Thursday, December 13, 2012

Suburban Problems

In the Hebrew Bible, God provided for his people as they wandered through the desert. It never states that “God helps those who help themselves,” but while God provided the “manna from heaven” the people had to gather and collect for themselves.

Interestingly enough, they were not allowed to collect more than they needed. If they tried to double up on Monday so they could sleep in on Tuesday, their food would be spoiled by the morning. Except on Friday. No work on the Sabbath meant a little extra prep was needed to make sure one could take a day of rest.

So today, we ask if our students are overworked and/or too fatigued to learn.

Some systems are adjusting their start times to align with the natural sleep patterns of students. High schools and middle schools in our division all start between 8:50 and 9:05. It seems to work. My morning students are typically engaged and active. They don’t show significant signs of fatigue and typically, class averages in my morning classes are higher than those that follow.

Too nice to be the basement.
By the fourth block of the day, it’s a different story. My third and fourth block classes typically have two or three students that are likely to doze off during less engaging class activities. Energy levels are noticeably different. We frequently discuss the effects and importance of sleep in the context of the Psychology curriculum and at over half of my students report less than seven hours of sleep on a regular basis during the week.

By starting school at 9:00 a.m., the final bell rings at 3:45. If a student has a part-time job or participates in a sport, let’s start their shift or practice at 4:15. By 6:30 they’re leaving work or practice for home. A quick shower or break to decompress and it’s at least 7:00 pm. If they take time to enjoy a real dinner (perhaps even with family) and help out a little with preparation and clean-up it’s probably approaching 8:00 p.m. Assume this student is a senior and following the ten-minute per grade level homework rule has 120 minutes of work (most of my students would assert this is an underestimate by far) it is now 10:00 p.m. If the student needs to prepare for bed and start settling down by 11:00 to ensure being asleep by 11:30, thus guaranteeing eight hours of sleep, that leaves an hour of “discretionary” time.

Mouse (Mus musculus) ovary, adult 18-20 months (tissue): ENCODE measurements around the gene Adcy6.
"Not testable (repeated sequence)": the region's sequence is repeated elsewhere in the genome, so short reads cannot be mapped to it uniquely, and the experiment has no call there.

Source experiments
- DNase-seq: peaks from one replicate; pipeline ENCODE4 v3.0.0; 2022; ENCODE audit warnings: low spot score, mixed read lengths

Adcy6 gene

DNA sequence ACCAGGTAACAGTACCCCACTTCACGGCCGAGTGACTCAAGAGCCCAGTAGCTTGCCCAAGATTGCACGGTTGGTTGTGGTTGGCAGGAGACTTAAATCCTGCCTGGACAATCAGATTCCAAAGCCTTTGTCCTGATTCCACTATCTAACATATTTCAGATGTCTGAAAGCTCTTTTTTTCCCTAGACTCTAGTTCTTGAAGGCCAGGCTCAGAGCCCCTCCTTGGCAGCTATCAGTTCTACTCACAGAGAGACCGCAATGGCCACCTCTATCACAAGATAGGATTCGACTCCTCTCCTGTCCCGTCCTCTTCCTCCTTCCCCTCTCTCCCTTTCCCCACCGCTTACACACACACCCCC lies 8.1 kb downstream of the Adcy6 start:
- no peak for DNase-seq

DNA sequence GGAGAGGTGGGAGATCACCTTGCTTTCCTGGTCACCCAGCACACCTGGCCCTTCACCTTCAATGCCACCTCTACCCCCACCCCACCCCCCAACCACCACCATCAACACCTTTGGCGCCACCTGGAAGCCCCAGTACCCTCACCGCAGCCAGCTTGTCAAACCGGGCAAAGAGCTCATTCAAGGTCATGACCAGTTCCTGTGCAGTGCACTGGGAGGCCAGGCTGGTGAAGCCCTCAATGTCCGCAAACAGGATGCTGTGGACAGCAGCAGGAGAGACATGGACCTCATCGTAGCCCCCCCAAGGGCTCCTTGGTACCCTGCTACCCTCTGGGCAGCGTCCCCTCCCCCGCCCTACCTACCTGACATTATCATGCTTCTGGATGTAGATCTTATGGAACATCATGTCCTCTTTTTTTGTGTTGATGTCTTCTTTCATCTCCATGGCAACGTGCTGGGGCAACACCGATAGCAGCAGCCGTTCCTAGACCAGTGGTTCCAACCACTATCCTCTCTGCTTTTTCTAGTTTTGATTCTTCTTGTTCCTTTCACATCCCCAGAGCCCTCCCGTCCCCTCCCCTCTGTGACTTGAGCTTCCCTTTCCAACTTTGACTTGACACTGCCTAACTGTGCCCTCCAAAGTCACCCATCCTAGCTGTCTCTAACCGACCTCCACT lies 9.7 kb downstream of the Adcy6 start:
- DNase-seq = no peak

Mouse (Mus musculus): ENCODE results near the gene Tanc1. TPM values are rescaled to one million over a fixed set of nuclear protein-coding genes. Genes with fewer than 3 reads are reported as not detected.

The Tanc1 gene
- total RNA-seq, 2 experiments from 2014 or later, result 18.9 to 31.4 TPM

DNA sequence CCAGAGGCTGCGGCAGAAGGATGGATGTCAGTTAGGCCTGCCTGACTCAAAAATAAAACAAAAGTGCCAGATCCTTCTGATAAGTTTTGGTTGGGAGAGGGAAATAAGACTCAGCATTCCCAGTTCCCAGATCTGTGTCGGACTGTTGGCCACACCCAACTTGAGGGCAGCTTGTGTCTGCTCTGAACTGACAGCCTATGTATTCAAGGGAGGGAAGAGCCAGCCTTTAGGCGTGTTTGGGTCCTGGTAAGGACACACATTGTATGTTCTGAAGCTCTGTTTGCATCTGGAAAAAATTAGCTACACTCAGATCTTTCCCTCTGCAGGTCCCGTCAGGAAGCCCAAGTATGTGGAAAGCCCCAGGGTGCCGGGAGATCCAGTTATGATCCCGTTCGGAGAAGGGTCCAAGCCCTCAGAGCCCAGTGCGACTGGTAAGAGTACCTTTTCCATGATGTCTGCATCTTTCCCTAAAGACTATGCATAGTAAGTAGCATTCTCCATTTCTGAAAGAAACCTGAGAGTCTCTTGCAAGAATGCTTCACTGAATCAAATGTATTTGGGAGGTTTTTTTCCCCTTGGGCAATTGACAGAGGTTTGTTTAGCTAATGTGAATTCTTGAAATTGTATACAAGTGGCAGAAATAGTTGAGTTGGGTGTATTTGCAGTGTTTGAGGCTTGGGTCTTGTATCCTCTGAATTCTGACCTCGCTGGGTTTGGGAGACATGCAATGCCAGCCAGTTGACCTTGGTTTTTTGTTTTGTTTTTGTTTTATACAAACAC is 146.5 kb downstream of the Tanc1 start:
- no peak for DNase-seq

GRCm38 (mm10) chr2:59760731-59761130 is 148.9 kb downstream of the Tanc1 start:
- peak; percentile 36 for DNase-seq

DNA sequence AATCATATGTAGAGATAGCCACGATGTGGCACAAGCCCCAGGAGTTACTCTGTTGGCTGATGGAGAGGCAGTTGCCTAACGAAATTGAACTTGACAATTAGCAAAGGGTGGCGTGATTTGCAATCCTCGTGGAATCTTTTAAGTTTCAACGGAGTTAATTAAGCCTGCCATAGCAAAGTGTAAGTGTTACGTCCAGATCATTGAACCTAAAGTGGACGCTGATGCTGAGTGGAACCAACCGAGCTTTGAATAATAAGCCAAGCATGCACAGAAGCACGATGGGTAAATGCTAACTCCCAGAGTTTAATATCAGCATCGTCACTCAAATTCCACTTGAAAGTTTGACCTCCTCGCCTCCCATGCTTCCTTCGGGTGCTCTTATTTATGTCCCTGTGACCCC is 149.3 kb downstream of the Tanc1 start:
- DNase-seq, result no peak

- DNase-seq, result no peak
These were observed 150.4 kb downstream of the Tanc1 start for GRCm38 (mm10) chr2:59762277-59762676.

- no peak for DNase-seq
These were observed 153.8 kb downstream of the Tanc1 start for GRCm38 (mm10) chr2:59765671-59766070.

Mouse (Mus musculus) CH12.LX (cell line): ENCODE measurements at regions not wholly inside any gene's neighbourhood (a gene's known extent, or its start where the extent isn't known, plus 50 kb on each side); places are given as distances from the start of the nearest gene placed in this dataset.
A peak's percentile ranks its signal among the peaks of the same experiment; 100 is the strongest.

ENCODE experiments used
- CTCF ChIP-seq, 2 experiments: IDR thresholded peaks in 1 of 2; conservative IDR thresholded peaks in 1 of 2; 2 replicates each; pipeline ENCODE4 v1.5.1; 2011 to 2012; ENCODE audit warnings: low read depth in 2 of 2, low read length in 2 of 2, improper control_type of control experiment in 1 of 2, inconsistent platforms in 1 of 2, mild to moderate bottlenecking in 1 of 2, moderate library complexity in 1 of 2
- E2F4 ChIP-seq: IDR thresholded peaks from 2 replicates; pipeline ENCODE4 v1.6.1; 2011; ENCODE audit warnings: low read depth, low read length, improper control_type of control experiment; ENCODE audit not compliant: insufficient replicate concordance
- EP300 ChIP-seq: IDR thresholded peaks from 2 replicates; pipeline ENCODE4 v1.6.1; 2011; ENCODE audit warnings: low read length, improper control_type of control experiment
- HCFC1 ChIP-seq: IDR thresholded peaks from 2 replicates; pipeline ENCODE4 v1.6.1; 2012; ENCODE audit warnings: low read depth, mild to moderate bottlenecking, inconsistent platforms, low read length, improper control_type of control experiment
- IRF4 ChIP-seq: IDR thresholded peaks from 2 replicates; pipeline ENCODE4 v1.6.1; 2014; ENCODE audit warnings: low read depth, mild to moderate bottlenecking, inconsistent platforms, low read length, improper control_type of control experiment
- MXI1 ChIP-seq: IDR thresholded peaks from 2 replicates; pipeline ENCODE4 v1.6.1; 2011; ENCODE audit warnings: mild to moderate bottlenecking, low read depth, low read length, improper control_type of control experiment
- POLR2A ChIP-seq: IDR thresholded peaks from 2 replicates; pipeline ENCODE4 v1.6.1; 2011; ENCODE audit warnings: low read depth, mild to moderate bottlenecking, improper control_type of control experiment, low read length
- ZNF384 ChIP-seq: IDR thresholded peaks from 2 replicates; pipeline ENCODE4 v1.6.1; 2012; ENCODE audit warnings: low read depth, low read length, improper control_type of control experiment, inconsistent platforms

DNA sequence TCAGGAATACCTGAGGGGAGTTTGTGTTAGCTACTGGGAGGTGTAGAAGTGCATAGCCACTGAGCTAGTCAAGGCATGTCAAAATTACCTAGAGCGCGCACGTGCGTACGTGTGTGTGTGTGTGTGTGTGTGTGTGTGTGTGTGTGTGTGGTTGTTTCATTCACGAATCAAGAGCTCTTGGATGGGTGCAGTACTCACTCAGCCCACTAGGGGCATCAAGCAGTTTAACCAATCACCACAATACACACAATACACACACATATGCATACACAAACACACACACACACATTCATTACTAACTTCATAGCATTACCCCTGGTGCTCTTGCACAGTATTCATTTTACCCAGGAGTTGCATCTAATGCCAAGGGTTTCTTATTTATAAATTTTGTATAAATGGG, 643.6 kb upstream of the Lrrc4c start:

An hour to watch t.v., read a book for pleasure, talk to friends, hang out with family, practice guitar, go to church, attend a basketball game, volunteer, etc.

I’m not a fool. I know that some kids get home from school by 4:30 and sit in front of the television, video games, or online until after mid-night.

What does this have to do with “manna from heaven?”

Perhaps God’s plan in the story was to teach the Hebrews in the desert that just because it’s there doesn’t mean you need to take it. You can over-achieve and collect more than you need, but in the end, what you have is rotten and spoiled.  And you’ve likely missed out on something you can never get back to get it. Sometimes it’s necessary to put in extra work, but when you do, it has a purpose. Getting a little ahead of life from time to time allows you to take a break and prepare for a new season of effort without stressing over everything that’s left undone.

The Hebrews needed guidance from their God to learn this lesson and our children need a higher guidance to learn it as well. It is a system issue, and it cannot be solved by the individual effort of students, parents, teachers, or administrators. It requires a cooperative effort from all involved to manage expectations and balance the drive to provide opportunities with the reasonable limitations on what students are allowed to do.

Of course, that only addresses the problem of kids who have ample opportunities and the means to take advantage of them, which leaves us with a whole different set of challenges to face.

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